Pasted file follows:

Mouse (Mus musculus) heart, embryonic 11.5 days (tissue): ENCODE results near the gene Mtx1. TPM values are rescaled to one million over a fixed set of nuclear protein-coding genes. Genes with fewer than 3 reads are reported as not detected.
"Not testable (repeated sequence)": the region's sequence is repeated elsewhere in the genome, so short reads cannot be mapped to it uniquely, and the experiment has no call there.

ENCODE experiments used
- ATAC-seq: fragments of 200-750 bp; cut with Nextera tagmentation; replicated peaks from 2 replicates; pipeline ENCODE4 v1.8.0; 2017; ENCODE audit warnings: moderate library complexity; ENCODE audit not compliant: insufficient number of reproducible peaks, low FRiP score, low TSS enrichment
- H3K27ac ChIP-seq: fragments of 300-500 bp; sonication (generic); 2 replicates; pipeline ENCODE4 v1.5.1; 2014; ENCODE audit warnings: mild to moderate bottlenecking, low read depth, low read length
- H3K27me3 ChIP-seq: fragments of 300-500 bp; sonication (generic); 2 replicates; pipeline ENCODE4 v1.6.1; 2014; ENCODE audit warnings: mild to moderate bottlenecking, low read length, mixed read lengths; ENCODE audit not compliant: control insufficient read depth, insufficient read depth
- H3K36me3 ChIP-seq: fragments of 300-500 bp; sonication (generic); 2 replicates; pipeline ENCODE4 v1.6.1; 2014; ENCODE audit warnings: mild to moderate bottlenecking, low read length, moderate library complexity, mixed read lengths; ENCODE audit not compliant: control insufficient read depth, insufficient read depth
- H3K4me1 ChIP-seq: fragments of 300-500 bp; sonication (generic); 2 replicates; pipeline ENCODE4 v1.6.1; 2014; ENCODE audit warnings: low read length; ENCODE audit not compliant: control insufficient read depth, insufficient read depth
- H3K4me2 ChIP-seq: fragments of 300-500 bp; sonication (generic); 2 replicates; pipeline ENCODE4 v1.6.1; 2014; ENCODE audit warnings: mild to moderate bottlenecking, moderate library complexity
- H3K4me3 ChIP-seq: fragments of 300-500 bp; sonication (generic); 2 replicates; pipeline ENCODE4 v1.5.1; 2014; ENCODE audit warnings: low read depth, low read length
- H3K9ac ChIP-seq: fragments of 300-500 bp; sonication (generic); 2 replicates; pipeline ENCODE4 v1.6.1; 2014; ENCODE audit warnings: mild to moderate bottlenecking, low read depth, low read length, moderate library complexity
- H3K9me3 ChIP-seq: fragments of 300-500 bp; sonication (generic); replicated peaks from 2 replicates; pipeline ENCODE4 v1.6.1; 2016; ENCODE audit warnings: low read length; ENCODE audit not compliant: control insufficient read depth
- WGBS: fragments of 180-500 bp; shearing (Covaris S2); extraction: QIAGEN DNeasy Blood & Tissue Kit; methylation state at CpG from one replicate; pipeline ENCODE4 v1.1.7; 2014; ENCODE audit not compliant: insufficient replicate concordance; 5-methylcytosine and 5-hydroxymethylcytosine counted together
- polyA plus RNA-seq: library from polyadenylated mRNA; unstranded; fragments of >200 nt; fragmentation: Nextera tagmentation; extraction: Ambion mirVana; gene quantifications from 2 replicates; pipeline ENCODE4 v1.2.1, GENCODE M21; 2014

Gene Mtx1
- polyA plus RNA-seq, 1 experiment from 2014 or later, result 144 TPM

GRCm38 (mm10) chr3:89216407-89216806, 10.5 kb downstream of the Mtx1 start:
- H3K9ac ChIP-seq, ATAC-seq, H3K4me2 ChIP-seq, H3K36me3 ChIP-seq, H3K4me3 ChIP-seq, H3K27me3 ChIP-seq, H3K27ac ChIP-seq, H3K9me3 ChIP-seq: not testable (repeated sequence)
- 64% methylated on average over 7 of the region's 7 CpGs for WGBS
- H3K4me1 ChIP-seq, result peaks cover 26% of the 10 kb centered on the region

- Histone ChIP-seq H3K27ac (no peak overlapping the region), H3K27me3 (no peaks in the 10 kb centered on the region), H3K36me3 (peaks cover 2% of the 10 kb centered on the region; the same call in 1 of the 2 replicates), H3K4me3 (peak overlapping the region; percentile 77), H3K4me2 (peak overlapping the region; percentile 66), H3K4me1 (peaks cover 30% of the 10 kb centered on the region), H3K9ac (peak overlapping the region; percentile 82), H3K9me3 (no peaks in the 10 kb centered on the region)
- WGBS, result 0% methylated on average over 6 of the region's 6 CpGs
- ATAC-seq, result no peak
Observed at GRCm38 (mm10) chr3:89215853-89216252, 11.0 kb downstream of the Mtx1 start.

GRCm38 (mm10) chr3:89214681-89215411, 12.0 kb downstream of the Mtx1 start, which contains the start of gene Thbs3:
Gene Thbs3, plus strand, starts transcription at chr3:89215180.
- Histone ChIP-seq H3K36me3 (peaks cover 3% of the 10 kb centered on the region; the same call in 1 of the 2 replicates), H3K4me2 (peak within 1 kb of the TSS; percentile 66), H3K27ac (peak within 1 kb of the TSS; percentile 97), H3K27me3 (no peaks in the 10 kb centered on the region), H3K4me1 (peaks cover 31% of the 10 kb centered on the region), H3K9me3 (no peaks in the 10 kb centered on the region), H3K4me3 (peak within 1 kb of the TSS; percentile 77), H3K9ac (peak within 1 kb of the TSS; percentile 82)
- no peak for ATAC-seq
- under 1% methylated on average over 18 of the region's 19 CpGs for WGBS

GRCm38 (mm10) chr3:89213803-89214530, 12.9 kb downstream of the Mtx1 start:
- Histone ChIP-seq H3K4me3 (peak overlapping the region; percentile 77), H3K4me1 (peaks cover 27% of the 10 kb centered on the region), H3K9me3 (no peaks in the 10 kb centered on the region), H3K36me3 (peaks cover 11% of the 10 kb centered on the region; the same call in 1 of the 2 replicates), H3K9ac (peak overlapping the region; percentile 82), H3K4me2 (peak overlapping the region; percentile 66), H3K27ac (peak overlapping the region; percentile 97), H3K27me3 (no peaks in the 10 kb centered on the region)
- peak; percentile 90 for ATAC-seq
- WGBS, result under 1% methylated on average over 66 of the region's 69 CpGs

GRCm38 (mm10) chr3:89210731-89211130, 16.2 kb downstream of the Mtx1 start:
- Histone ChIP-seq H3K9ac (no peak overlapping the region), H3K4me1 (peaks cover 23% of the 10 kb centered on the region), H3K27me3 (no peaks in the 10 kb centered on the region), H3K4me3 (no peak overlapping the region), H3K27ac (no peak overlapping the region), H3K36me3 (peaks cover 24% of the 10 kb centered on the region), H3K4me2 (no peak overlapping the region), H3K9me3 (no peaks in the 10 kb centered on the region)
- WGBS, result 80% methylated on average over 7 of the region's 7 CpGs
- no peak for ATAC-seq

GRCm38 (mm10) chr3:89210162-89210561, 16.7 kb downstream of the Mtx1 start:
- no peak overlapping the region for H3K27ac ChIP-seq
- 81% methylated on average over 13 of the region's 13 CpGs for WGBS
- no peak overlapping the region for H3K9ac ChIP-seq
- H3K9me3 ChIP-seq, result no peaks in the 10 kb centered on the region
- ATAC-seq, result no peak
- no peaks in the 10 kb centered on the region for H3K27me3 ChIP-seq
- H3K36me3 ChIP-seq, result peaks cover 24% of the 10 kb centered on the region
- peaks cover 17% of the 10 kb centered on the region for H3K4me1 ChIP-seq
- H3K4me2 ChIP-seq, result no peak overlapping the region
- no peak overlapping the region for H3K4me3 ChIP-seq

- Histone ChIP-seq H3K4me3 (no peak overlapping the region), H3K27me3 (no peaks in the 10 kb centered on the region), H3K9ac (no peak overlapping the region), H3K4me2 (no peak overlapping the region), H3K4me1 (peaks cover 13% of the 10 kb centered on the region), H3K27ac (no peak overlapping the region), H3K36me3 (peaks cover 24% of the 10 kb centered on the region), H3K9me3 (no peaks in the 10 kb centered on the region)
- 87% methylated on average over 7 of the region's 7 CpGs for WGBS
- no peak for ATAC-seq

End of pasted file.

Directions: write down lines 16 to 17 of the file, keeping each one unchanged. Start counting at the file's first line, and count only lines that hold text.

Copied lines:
- polyA plus RNA-seq, 1 experiment from 2014 or later, result 144 TPM

GRCm38 (mm10) chr3:89216407-89216806, 10.5 kb downstream of the Mtx1 start: